Sweden will not reach its climate targets without further political action to cut carbon emissions, the Environmental Protection Agency said on Friday.

The authority said in a statement that based on current policies the country will miss both its 2045 net zero emissions target and its shorter-term goals, and will also not fulfill its emission commitments to the European Union.

"We see strong policy decisions at EU level and a clear leadership for green transition within industry," said Stefan Nystrom, head of the agency's climate department.

"Further political decisions are however needed to reduce emissions in Sweden if we are to achieve the climate targets," he said.

A recent easing in the requirement to mix biofuel in petrol and diesel, and a tax cut on fossil fuels, is expected to increase emissions in 2024 and the coming years, the agency said.

Mixing in biofuels from renewable sources is a way to reduce emissions from cars. The Swedish government said last year it would lower the required amount of biofuel, which the agency then warned could make meeting emission targets difficult.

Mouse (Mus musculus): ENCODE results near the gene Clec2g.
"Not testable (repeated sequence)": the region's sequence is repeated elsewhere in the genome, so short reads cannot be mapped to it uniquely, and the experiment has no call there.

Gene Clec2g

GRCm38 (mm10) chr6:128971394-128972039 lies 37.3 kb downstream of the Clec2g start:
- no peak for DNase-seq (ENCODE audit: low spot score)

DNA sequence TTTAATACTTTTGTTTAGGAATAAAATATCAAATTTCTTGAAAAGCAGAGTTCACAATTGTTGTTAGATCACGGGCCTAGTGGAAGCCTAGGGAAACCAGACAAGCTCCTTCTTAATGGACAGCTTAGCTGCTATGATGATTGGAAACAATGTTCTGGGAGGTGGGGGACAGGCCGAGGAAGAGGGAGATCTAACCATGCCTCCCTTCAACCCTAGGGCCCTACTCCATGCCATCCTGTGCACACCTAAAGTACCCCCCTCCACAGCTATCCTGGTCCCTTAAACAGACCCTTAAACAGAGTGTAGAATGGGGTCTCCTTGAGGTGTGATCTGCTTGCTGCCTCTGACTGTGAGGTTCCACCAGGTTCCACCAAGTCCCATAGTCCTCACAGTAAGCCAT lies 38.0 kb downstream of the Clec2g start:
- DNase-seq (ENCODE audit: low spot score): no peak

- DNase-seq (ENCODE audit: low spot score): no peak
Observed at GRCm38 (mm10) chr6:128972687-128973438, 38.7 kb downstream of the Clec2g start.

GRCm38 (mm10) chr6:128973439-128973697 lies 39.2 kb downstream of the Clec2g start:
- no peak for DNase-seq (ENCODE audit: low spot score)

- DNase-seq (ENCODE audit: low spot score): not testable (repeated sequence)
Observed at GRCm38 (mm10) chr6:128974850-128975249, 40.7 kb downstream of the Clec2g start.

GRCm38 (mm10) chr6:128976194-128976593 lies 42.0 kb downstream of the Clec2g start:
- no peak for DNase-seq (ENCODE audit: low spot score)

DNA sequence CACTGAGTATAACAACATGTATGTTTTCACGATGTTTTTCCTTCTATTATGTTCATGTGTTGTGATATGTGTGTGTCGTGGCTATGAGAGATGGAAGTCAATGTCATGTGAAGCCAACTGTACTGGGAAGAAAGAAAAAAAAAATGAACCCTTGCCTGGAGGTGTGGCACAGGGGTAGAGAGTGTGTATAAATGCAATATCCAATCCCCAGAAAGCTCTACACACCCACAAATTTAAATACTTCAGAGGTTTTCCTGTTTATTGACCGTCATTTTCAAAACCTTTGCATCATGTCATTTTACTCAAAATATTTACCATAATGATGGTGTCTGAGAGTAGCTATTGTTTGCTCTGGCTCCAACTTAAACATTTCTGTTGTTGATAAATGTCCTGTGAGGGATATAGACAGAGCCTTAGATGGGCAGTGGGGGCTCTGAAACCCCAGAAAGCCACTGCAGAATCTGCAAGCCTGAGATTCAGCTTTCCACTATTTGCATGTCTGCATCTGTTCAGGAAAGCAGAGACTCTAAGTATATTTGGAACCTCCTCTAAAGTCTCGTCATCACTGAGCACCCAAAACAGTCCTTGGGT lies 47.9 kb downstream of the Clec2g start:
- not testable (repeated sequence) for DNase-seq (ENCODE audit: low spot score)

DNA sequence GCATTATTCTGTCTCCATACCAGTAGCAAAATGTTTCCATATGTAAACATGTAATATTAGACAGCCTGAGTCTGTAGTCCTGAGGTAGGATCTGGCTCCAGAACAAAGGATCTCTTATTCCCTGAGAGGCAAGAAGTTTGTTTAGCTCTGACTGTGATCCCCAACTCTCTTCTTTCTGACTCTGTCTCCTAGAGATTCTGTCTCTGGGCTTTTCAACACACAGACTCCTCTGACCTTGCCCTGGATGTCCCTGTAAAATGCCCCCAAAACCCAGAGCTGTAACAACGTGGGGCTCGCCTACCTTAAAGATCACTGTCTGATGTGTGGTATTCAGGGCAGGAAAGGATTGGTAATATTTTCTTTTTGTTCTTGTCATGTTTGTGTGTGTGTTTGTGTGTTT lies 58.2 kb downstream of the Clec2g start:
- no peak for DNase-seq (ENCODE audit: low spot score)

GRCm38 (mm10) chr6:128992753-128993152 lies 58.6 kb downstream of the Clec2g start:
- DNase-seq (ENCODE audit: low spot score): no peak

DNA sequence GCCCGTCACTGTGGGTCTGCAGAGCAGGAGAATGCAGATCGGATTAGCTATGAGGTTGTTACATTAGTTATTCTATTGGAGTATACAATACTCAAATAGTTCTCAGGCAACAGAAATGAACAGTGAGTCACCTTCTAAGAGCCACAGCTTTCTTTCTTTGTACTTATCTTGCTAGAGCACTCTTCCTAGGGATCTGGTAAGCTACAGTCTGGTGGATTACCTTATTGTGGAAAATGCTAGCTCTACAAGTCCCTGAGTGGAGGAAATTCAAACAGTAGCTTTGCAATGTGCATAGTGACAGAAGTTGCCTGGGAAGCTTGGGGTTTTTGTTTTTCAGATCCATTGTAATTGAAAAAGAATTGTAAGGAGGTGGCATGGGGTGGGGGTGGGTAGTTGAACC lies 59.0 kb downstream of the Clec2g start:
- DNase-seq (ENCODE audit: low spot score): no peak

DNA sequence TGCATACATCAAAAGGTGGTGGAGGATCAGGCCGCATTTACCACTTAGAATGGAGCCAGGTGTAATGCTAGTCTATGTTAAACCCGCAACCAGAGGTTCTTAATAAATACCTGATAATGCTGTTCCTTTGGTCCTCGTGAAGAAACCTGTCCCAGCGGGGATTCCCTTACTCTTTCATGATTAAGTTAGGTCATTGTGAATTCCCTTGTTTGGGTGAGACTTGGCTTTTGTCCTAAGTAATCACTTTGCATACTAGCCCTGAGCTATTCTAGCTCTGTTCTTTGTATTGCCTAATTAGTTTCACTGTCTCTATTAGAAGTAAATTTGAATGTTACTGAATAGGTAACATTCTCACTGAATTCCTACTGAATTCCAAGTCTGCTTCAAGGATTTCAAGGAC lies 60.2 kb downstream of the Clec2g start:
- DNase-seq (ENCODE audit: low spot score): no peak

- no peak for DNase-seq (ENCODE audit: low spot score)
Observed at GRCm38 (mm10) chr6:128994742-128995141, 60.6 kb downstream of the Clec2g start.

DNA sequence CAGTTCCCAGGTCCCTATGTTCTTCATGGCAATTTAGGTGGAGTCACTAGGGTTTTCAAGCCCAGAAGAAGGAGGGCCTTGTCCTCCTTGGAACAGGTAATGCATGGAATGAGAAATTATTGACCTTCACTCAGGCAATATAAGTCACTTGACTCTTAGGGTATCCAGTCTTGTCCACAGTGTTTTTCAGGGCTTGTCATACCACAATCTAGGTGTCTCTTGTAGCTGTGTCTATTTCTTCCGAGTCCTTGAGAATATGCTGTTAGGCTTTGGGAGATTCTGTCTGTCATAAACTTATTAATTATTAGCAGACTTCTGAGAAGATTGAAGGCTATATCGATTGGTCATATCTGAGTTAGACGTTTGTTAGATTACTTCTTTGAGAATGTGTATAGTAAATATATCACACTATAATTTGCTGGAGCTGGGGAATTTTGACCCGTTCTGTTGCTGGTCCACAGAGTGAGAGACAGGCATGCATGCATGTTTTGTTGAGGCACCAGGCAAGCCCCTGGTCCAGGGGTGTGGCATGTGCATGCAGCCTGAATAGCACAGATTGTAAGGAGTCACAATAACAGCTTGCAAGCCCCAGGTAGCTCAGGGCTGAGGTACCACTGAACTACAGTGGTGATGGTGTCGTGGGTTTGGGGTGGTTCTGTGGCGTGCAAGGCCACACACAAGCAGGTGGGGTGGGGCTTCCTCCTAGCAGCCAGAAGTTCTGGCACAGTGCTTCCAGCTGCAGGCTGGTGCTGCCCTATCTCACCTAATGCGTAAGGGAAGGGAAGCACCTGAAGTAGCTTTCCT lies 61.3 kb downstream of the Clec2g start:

The EU has a target to lower greenhouse gas emissions by 55% by 2030. The environment agency said Sweden would need to cut its use of fossil diesel and petrol and increase the pace of electrification of transport to meet commitments to the bloc.

The minority coalition government and its supporters in parliament fully agree on the goal to get to net zero by 2045, Sweden's Climate Minister Romina Pourmokhtari said in a statement to Reuters.

"The climate action plan shows what we will implement this term, but all political decisions have not yet been made. There will be more budgets," she said.

(Reporting by Greta Rosen Fondahn, editing by Terje Solsvik)